Marketing productivity is down, and marketing resistance is up. It’s tough to disagree with the statements that Craig Wood, group president of marketing research firm/consultancy Yankelovich, made in the beginning of his luncheon keynote speech at the Kansas City Direct Marketing Days on March 7.
To improve response amid this resistance, he continued, marketers continue to send more messages. That’s why whereas in the 1970s the average consumer saw 300-500 ad messages a day, today he is bombarded with 3,000-5,000. The result: even more consumer resistance.
Wood gave several reasons for this resistance, all of which ties in to what Wood said are the five trends driving direct marketing:
- “iPriority,” which he defined as “doing what’s right for you.” It’s not a repeat of the “me generation” thinking of the 1980s, however. “It’s not all about me. It’s more about being true to yourself and putting your needs first.” This sentiment can be seen in the rise in people treating themselves to visits to day spas, for instance.
- Willful disobedience, or “being naughty once in a while saying it’s okay to color outside the lines once in a while,” Wood explained. Kids wearing pajamas to school and “What happens in Vegas stays in Vegas” are examples.
- The upside of obscurity. “It’s finally okay to be a little bit different,” Wood said. He used the success of the documentary “March of the Penguins” as an example: “When it first came out, seeing it was an obscure thing to do.” But obscure in a fashionable way, as evidenced by the word of mouth that eventually led to it taking in more than $80 million in box office.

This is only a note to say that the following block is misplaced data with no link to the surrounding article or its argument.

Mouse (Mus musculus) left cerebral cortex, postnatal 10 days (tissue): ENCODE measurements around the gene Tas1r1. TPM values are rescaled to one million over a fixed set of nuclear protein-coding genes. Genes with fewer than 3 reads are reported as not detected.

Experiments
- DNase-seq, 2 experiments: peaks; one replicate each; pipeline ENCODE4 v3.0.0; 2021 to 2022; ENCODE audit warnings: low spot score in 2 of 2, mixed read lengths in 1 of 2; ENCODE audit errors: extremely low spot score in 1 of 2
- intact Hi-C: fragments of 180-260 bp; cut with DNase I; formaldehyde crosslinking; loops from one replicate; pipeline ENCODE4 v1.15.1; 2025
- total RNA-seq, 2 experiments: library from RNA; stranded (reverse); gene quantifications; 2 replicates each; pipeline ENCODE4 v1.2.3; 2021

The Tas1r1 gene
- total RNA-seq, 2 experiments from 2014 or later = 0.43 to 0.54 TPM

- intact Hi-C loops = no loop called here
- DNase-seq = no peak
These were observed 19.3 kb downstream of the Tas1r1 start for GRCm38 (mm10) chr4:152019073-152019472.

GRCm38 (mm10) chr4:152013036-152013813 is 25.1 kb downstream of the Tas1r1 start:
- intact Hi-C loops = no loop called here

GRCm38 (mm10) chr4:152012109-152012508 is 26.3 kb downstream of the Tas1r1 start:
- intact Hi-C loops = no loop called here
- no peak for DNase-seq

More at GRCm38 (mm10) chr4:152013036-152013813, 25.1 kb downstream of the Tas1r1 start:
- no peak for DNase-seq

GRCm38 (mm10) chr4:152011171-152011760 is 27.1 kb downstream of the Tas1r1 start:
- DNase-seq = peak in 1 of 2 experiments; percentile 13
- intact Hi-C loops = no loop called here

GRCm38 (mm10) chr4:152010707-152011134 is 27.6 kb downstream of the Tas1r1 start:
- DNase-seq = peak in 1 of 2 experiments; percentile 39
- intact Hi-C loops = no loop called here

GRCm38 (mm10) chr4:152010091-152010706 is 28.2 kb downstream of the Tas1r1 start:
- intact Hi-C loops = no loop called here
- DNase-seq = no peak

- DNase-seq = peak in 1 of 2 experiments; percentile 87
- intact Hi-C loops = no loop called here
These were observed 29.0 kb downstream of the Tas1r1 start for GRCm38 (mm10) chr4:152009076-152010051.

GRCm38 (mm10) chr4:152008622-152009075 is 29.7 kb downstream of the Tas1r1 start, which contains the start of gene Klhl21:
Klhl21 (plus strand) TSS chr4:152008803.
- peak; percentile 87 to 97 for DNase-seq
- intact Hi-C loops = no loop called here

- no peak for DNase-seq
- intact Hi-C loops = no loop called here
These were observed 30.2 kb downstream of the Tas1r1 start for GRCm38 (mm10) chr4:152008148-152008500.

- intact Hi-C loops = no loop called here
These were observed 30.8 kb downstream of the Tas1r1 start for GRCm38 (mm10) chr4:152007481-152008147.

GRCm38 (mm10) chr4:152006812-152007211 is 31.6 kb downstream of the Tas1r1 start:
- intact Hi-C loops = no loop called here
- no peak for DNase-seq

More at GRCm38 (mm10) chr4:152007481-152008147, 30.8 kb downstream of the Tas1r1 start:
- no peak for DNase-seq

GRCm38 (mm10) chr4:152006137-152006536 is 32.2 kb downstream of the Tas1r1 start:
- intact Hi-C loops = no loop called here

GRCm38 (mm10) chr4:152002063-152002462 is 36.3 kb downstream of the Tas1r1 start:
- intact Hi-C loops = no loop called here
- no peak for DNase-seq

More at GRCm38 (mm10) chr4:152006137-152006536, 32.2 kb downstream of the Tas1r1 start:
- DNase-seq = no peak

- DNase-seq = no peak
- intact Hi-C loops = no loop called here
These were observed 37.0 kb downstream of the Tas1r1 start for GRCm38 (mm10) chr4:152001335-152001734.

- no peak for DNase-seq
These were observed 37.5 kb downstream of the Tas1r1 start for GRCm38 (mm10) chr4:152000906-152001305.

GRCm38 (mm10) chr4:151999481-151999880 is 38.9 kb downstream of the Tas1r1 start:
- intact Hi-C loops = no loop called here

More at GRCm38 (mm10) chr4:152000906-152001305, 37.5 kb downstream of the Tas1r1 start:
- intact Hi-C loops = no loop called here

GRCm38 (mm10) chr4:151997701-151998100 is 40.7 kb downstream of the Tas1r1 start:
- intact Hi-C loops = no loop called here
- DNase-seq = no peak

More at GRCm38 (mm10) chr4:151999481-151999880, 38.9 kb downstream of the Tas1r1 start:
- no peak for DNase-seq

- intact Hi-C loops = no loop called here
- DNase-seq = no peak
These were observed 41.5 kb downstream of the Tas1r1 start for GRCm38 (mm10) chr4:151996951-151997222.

- Age nullification. “It’s about being chronologically irrelevant.” That’s why baby boomers on average see “old age” as starting at age 75 roughly the average life expectancy of Americans.
- Looping. “It’s about understanding what’s going on behind the scenes,” Wood said. “In some ways it’s about taking the need to know to a new level.” Clearly this ties in to consumers’ lack of trust in advertising and businesses. The more they feel they know, the more trusting they’re likely to be.
To make these trends work for you, Wood said, you need to put attitudinal information into your database alongside the demographic and behaviorial data. As an example of “targeting with attitude,” he referred to a midsize cataloger/retailer that understood its customers demographically older, middle-income women but not attitudinally. After conducting customer research, however, it found that 75% of its customers fell into one of two attitudinal groups. Group one consisted of cynical, nostalgic homebodies who favored the tried-and-true; group two was made up of forward-thinking, style-conscious buyers who were price- and feature-driven.
The company refined its marketing to these two group, going so far as to tailor product descriptions for each. For instance, when it crafted copy for a double boiler that emphasized the past (“just like Mom used to use”), it obtained a 48% lift for that one item among the group. In fact, overall both groups saw a double-digit lift in response, Wood said.